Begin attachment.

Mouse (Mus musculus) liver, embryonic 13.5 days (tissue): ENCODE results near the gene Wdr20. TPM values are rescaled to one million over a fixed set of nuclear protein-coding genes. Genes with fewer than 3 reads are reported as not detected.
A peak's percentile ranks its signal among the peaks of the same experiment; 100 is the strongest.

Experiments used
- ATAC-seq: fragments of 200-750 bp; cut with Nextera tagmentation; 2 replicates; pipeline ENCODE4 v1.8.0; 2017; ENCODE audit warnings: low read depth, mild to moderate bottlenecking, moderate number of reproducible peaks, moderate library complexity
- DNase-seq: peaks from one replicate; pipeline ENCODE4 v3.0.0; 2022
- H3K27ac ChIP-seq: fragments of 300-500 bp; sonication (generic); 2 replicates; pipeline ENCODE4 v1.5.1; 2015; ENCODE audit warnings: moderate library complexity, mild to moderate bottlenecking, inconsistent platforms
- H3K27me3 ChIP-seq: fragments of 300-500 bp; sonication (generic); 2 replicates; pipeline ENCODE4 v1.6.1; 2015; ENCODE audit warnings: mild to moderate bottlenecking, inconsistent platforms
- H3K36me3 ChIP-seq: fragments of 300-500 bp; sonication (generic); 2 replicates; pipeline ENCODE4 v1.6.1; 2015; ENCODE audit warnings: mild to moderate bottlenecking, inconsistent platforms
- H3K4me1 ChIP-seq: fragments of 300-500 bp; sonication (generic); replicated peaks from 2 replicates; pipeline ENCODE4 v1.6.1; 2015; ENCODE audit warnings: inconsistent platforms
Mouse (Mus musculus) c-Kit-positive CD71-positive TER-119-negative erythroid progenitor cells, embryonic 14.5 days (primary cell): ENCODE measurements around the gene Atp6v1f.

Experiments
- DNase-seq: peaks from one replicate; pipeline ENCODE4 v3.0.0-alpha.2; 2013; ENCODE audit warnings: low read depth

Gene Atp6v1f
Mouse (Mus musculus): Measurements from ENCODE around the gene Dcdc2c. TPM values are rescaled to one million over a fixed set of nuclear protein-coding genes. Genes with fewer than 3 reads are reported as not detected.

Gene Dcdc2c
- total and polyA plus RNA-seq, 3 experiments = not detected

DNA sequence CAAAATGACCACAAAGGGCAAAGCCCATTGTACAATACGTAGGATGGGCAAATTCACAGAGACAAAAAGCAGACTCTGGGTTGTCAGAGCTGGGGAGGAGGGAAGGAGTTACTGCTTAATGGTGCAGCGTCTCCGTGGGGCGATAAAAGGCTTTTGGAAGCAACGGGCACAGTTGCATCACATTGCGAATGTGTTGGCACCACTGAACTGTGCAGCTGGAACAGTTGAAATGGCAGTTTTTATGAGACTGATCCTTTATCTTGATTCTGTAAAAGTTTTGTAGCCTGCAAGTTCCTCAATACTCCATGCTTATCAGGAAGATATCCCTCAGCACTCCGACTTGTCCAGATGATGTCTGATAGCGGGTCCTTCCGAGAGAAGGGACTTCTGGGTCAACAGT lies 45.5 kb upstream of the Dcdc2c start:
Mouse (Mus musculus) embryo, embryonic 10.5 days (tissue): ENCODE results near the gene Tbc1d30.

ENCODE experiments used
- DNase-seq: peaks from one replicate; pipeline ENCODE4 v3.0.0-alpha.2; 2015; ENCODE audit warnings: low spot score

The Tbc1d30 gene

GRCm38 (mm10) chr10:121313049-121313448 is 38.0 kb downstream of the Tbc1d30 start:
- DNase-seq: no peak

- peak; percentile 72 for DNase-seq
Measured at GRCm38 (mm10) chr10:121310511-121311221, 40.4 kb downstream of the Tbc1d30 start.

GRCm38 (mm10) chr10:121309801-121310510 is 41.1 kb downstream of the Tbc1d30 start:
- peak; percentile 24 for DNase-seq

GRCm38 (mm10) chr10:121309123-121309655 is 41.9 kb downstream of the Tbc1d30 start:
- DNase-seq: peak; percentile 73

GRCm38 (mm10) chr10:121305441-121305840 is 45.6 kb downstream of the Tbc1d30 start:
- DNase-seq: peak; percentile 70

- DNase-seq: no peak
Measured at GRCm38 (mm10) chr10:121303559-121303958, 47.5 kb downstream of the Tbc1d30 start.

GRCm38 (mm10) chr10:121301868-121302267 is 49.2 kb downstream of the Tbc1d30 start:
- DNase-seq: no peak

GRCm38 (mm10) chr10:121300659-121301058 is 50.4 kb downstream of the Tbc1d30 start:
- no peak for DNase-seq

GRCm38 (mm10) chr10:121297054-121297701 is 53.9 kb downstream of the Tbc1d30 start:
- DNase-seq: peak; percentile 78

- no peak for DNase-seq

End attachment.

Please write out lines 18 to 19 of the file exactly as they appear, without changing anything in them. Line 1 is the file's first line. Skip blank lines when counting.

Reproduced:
Mouse (Mus musculus) embryo, embryonic 10.5 days (tissue): ENCODE results near the gene Tbc1d30.

ENCODE experiments used